But no book could prevent the disaster that occurred when I was eleven, when arguments seemed to serve no further purpose, when my mother tried to stab my father with a knife, when on another occasion she strangled him with a towel around his neck, his head stuck between two rungs of a banister. In both cases I worked my way between my struggling parents, and at this moment as I write I’m struck by a new thought, that perhaps all those years of reading adventure stories had given me a vocabulary of action, a means to save my father’s life, as if I’d been preparing, through books, for those charged moments without knowing it.
Some poison had been leached by that violence, and in the months and years that followed my parents reverted back to the rituals of verbal sparring. What had set all this in motion, the steps to that terrible brink, and then the retreat? I couldn’t know.
A change had occurred in me, too. My beloved adventure books had somehow lost their adventure. I would still read obsessively, but now dutifully, because the literary rituals of crisis and escape felt somehow empty—what I read no longer gave me what I wanted, though I didn’t yet know what I wanted.
One day in seventh grade I ordered my usual stack of books from the Scholastic Books Service; one of them was an abridged version of Leo Tolstoy’s War and Peace. A little skeptical, I figured I could skip past the peace parts if they proved too boring. When the nine or so books I’d ordered finally arrived I saved Tolstoy’s novel for last—even abridged, the book was 500 pages long, longer than any book I’d ever read before. But its length was not the challenge, not in the way the vocabulary of Henry Huggins had been for me years ago. The challenge was of an entirely different order.
I can remember the moment I realized I’d stumbled into new territory. I was sitting on a lawn chair in the backyard, beneath the clothesline, in the shadow of a tree. I set Tolstoy’s novel on my lap, then picked it up and checked the page number. Page 73. I can actually remember the page number. And what most struck me was that, after reading 73 pages, of a novel titled War and Peace, nobody had died yet, there was none of the action that I’d come to expect from all my previous reading. And most surprising, I didn’t care. Because I knew that this was already the best book I’d ever read. And nobody had died yet. Now how could that be?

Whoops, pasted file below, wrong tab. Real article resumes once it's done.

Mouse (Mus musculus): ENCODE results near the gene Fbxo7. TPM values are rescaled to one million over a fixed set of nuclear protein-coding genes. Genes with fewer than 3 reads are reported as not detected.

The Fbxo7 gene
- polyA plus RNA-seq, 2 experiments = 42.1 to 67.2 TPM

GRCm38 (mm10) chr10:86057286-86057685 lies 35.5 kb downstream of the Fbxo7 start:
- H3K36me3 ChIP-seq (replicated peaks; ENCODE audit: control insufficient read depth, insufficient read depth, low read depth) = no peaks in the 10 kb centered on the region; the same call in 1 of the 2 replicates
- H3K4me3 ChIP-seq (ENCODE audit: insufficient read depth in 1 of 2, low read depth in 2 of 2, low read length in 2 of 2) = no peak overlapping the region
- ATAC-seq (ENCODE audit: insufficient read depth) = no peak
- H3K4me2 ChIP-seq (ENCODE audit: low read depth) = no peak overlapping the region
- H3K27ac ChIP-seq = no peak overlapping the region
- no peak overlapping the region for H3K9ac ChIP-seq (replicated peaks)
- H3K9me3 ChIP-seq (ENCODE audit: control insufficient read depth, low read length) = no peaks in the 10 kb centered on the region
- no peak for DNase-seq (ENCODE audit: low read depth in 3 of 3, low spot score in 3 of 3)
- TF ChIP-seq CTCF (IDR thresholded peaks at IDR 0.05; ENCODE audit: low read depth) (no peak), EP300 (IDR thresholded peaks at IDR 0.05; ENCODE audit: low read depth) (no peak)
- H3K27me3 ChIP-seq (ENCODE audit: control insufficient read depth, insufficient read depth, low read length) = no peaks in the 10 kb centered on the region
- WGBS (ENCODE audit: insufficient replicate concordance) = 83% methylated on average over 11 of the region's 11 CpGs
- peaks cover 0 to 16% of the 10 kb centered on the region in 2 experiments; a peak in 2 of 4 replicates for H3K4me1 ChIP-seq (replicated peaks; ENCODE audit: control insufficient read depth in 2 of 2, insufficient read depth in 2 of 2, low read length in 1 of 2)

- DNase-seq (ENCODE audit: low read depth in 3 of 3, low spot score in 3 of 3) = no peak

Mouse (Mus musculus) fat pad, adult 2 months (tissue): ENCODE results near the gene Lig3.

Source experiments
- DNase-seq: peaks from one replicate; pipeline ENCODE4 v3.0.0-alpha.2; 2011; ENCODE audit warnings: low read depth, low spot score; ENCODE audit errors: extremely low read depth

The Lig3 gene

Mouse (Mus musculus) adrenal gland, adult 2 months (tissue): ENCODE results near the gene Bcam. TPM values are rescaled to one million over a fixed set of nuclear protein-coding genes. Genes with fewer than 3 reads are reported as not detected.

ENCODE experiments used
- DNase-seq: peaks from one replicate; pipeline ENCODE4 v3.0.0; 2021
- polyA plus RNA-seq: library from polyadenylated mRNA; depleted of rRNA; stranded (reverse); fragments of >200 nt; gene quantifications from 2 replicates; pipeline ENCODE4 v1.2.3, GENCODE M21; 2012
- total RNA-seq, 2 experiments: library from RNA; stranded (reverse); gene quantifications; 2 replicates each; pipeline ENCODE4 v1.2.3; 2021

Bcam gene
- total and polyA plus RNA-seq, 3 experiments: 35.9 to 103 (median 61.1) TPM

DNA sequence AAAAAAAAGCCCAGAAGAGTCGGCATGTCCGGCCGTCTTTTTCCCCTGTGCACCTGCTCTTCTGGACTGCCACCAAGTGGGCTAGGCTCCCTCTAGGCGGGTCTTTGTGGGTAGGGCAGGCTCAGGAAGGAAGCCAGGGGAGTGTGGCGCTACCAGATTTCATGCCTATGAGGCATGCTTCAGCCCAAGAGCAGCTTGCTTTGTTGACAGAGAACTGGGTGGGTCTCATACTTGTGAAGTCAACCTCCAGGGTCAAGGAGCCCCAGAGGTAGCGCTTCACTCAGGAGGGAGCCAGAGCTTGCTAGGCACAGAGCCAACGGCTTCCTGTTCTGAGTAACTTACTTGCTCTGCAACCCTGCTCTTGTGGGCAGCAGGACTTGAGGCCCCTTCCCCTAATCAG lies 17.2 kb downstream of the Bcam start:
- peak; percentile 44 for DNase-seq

Here was action of a different sort: the action of the heart, the revelation of interior lives, the drama of inner conflict, all of which gave voice to my growing awareness of my own secret self. Here was a vast world that wasn’t Mars, or Venus, or the center of the earth. What had once been the pleasure of escape was now a pleasure of a different sort—that of a journey, a way to map inner landscapes. And a way, perhaps, to make sense of the tangled knots of my family, what we’d tied ourselves into.
But never quite to make sense, never to completely unravel, because the books I read now offered no easy solutions, and that was the confounding joy of them, the messy truth no matter how elegant the prose or canny the structure.
Such books gave me my future, not so much my future as a writer, though of course there is that, but my future as a human, a fallible human engaged in the futile attempt to know oneself and others. Each new book, like Zeno’s arrow, gets closer to but never hits the target. There is no easy or final understanding, but without the attempt, who can bear to live the isolation that is the alternative? And the more I read, the more I think that all readers have secret histories connected to the books they love, the books that have served for them as havens, or interventions.
So every day, I open a book. Its words were once the thoughts of another human being, thoughts that could have remained private but are instead lined up in row after row on each page. An invitation to begin, to take the first steps into another mind, to step and step until there are no steps but instead the blessed drama of art’s illusion delivering the pith of human contradiction, the greatest gift of one mind offering itself to another, the foreign air we best breathe.